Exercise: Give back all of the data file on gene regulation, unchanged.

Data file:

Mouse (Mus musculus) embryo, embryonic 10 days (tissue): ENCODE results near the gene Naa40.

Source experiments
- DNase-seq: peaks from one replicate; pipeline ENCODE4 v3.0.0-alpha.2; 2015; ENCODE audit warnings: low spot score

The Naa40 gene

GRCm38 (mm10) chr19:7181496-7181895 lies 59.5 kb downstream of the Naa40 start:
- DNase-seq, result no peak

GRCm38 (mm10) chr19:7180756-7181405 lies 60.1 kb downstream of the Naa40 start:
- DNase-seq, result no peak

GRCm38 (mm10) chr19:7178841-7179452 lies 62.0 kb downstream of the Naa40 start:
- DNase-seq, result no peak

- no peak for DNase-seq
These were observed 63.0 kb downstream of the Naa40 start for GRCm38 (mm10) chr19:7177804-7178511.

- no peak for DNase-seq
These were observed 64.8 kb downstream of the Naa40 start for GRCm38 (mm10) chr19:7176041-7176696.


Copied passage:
Mouse (Mus musculus) embryo, embryonic 10 days (tissue): ENCODE results near the gene Naa40.

Source experiments
- DNase-seq: peaks from one replicate; pipeline ENCODE4 v3.0.0-alpha.2; 2015; ENCODE audit warnings: low spot score

The Naa40 gene

GRCm38 (mm10) chr19:7181496-7181895 lies 59.5 kb downstream of the Naa40 start:
- DNase-seq, result no peak

GRCm38 (mm10) chr19:7180756-7181405 lies 60.1 kb downstream of the Naa40 start:
- DNase-seq, result no peak

GRCm38 (mm10) chr19:7178841-7179452 lies 62.0 kb downstream of the Naa40 start:
- DNase-seq, result no peak

- no peak for DNase-seq
These were observed 63.0 kb downstream of the Naa40 start for GRCm38 (mm10) chr19:7177804-7178511.

- no peak for DNase-seq
These were observed 64.8 kb downstream of the Naa40 start for GRCm38 (mm10) chr19:7176041-7176696.